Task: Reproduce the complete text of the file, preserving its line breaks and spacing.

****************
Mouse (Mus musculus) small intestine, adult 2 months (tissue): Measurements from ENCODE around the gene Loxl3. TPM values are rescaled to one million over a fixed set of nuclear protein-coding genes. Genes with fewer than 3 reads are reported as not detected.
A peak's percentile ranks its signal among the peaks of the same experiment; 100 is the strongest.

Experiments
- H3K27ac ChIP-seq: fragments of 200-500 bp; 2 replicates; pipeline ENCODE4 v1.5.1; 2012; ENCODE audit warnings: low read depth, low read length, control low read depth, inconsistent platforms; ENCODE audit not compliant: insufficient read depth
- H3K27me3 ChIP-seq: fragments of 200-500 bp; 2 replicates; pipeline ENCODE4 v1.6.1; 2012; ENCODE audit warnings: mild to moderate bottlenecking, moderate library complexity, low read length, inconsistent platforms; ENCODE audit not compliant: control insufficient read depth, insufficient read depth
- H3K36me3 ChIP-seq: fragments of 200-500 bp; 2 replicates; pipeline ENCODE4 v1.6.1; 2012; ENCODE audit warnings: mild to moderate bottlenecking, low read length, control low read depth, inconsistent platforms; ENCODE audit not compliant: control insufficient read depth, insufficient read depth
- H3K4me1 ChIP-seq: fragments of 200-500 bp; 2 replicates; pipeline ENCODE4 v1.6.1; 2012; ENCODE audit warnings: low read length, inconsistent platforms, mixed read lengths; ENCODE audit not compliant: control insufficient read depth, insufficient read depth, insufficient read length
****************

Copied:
Mouse (Mus musculus) small intestine, adult 2 months (tissue): Measurements from ENCODE around the gene Loxl3. TPM values are rescaled to one million over a fixed set of nuclear protein-coding genes. Genes with fewer than 3 reads are reported as not detected.
A peak's percentile ranks its signal among the peaks of the same experiment; 100 is the strongest.

Experiments
- H3K27ac ChIP-seq: fragments of 200-500 bp; 2 replicates; pipeline ENCODE4 v1.5.1; 2012; ENCODE audit warnings: low read depth, low read length, control low read depth, inconsistent platforms; ENCODE audit not compliant: insufficient read depth
- H3K27me3 ChIP-seq: fragments of 200-500 bp; 2 replicates; pipeline ENCODE4 v1.6.1; 2012; ENCODE audit warnings: mild to moderate bottlenecking, moderate library complexity, low read length, inconsistent platforms; ENCODE audit not compliant: control insufficient read depth, insufficient read depth
- H3K36me3 ChIP-seq: fragments of 200-500 bp; 2 replicates; pipeline ENCODE4 v1.6.1; 2012; ENCODE audit warnings: mild to moderate bottlenecking, low read length, control low read depth, inconsistent platforms; ENCODE audit not compliant: control insufficient read depth, insufficient read depth
- H3K4me1 ChIP-seq: fragments of 200-500 bp; 2 replicates; pipeline ENCODE4 v1.6.1; 2012; ENCODE audit warnings: low read length, inconsistent platforms, mixed read lengths; ENCODE audit not compliant: control insufficient read depth, insufficient read depth, insufficient read length